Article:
Yan, Tony, Pinhole Camera Research

1) The picture I want to take is about a dancer. I will use the technic of ghosting. There will be 2 outlines of the same person. One is happily dancing, the other is curling up on the ground. And the shadow who is dancing is more solid than the shadow who is curling up, which means every happy person has a sad soul.

2)

  1.  It is about a glass bottle. Pinhole camera creates images that have low point of view and look bigger. So this glass bottle looks bigger than the real one and it has a low point of view.
  2.  It is a shadow in the field. It is interesting because you can’t really see the person’s face. And it looks so creepy because it’s like a ghosting.
  3. It is a tree. It is interesting because it uses a feature of pinhole cameras which is vignetting. So the four corners are all dark which create a “old photograph” style.
  4.  It is a sidewalk or a bridge. It’s interesting because it uses one of the features of pinhole cameras which contorts the image. So the image looks weird and cool.
  5.   it is a child and his toy car. It’s interesting because the child looks like a ghost and all the landscape looks contorting. So the image looks gloomy and depressing.

3) Camera obscura (meaning “dark room”), also referred to as pinhole image, is the natural optical phenomenon that occurs when an image of a scene at the other side of a screen (or for instance a wall) is projected through a small hole in that screen as a reversed and inverted image (left to right and upside down) on a surface opposite to the opening. The surroundings of the projected image have to be relatively dark for the image to be clear, so many historical camera obscura experiments were performed in dark rooms.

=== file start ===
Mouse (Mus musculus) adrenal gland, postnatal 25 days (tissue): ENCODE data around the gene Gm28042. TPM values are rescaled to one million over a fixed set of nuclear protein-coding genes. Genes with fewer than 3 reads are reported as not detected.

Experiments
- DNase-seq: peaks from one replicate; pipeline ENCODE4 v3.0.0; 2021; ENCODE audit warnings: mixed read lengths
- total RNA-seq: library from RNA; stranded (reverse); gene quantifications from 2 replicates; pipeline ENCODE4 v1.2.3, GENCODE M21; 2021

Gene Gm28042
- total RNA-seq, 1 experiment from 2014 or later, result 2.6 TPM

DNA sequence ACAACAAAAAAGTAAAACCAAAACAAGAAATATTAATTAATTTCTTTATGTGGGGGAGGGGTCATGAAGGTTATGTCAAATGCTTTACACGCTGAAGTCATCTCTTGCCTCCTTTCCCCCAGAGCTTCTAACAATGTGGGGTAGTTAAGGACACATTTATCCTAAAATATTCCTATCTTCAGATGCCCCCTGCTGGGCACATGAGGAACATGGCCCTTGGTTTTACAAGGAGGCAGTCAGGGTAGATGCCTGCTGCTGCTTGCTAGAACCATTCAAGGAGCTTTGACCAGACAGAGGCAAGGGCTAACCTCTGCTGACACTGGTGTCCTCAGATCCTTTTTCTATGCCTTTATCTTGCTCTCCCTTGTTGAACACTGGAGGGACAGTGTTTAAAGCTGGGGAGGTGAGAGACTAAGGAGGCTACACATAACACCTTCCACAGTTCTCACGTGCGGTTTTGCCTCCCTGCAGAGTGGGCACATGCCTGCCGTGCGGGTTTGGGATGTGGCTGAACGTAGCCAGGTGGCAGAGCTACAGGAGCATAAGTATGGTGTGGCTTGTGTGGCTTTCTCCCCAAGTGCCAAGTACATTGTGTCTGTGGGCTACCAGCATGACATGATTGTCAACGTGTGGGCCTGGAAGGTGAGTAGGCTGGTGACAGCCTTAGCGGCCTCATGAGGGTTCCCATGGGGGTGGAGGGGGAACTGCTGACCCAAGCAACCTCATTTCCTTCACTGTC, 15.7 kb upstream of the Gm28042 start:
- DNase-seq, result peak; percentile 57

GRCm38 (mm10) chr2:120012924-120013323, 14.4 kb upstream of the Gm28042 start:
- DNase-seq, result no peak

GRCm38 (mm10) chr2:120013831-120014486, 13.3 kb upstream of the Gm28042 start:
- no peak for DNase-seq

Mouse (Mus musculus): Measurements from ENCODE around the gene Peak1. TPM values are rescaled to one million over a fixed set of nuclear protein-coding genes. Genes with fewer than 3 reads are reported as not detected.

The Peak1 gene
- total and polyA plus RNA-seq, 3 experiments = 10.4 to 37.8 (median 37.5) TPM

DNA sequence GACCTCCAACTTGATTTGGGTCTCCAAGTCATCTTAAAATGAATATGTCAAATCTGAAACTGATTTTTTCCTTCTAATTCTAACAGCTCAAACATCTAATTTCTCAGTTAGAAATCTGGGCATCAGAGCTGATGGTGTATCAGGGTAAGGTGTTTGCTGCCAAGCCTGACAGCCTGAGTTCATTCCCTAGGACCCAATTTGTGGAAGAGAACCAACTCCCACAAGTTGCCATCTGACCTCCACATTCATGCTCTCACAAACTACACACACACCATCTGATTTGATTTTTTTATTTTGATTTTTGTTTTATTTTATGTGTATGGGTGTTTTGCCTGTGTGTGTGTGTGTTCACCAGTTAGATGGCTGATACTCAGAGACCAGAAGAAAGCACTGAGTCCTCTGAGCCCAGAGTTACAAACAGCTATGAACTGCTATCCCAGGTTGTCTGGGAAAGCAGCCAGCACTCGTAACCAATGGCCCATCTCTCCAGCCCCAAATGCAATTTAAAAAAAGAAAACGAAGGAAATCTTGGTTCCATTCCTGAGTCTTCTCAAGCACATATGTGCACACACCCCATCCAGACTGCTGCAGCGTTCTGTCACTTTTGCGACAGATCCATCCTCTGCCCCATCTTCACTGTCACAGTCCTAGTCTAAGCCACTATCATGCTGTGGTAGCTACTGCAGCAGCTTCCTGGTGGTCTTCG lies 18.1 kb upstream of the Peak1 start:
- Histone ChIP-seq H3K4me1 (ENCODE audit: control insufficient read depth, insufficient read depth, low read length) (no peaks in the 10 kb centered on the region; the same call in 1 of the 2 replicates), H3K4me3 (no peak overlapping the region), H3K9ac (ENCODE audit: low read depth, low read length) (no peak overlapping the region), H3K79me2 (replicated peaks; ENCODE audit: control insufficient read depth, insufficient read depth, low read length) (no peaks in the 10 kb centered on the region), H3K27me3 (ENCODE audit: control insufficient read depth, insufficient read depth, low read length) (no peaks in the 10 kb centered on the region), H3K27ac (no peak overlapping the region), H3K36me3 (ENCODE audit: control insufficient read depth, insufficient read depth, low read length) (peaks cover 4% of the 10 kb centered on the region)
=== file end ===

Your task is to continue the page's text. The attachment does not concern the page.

A pinhole camera, also known as camera obscura, or “dark chamber”, is a simple optical imaging device in the shape of a closed box or chamber. In one of its sides is a small hole which, via the rectilinear propagation of light, creates an image of the outside space on the opposite side of the box.

 

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